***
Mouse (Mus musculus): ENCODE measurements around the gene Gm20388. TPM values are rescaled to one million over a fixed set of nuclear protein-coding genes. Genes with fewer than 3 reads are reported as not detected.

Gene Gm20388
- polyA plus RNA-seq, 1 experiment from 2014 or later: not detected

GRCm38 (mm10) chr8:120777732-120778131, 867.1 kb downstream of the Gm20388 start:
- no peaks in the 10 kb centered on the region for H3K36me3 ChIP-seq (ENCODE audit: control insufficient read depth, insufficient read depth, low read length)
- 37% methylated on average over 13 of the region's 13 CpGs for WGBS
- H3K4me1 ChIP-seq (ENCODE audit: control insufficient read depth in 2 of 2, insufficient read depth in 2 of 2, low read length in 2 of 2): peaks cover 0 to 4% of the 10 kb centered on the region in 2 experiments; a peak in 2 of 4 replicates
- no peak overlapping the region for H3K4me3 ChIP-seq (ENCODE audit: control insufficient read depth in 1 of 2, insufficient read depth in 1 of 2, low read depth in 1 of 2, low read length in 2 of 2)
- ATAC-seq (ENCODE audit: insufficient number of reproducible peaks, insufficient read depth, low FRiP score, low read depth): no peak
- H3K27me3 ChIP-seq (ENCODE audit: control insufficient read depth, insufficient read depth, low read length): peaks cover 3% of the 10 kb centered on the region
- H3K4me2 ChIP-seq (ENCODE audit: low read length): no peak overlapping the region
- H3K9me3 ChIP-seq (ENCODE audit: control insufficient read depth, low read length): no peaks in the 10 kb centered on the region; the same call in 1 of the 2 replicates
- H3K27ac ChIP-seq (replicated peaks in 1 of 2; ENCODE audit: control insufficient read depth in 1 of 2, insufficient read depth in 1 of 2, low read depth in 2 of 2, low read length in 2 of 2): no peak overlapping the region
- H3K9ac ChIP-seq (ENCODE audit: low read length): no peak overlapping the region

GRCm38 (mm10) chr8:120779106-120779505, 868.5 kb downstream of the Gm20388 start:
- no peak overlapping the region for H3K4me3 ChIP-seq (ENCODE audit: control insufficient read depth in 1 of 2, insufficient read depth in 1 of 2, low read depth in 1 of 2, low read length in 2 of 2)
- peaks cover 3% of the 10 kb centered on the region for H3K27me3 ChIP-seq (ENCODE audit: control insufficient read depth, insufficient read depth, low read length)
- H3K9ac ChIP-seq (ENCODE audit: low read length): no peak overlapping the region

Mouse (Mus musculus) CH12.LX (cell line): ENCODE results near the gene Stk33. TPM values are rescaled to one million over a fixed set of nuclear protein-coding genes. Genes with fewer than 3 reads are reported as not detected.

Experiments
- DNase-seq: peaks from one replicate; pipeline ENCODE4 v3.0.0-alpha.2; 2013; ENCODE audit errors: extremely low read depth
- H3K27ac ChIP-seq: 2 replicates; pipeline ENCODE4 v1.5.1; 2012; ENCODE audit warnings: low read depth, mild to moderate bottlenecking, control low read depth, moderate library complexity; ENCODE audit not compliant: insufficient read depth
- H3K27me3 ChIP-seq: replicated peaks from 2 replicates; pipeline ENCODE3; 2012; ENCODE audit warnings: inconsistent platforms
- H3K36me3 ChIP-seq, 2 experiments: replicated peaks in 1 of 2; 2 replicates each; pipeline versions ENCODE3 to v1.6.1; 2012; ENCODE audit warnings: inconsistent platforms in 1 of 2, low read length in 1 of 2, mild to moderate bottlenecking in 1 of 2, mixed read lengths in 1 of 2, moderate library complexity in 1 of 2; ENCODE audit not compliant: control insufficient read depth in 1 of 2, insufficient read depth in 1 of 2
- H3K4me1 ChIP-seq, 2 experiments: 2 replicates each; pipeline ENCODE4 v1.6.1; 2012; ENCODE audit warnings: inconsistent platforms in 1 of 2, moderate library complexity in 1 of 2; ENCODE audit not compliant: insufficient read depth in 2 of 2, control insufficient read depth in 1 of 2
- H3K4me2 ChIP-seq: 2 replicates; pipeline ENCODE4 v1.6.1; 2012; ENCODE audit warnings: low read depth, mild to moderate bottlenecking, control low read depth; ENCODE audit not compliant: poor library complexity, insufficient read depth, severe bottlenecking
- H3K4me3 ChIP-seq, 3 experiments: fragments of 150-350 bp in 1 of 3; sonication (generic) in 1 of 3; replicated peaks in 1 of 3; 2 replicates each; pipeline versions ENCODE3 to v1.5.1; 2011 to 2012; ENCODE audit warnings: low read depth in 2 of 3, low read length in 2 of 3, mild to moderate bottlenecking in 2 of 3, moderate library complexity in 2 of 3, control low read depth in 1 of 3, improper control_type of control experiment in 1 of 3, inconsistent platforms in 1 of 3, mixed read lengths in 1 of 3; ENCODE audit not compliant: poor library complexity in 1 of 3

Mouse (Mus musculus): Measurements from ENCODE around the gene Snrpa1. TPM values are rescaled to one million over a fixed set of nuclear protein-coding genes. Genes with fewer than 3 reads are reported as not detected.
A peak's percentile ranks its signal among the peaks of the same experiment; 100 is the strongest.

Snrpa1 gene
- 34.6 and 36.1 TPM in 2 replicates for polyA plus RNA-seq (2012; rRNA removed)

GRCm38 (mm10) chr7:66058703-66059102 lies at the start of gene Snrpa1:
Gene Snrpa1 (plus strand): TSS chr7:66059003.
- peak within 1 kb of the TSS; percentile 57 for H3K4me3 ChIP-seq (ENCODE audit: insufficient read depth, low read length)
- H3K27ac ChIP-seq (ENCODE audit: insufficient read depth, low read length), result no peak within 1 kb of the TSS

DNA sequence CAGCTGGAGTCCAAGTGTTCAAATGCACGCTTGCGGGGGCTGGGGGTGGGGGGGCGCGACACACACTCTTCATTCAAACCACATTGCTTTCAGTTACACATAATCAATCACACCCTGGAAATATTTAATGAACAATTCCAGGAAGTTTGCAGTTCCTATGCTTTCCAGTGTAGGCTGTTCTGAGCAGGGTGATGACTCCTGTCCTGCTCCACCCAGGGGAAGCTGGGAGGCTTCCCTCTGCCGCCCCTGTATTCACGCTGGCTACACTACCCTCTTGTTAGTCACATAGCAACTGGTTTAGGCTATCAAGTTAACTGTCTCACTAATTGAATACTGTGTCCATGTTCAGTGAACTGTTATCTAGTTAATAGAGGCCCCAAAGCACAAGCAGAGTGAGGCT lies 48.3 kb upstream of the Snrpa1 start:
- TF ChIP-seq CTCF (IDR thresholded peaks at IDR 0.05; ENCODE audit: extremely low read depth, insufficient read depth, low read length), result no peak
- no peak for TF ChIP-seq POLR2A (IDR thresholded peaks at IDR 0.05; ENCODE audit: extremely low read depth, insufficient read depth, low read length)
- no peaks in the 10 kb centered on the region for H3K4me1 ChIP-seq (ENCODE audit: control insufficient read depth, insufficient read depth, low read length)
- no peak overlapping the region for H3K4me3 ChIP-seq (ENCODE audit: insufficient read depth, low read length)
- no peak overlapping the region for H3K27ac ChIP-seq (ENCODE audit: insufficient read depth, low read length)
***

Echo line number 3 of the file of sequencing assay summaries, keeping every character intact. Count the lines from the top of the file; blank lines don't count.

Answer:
- polyA plus RNA-seq, 1 experiment from 2014 or later: not detected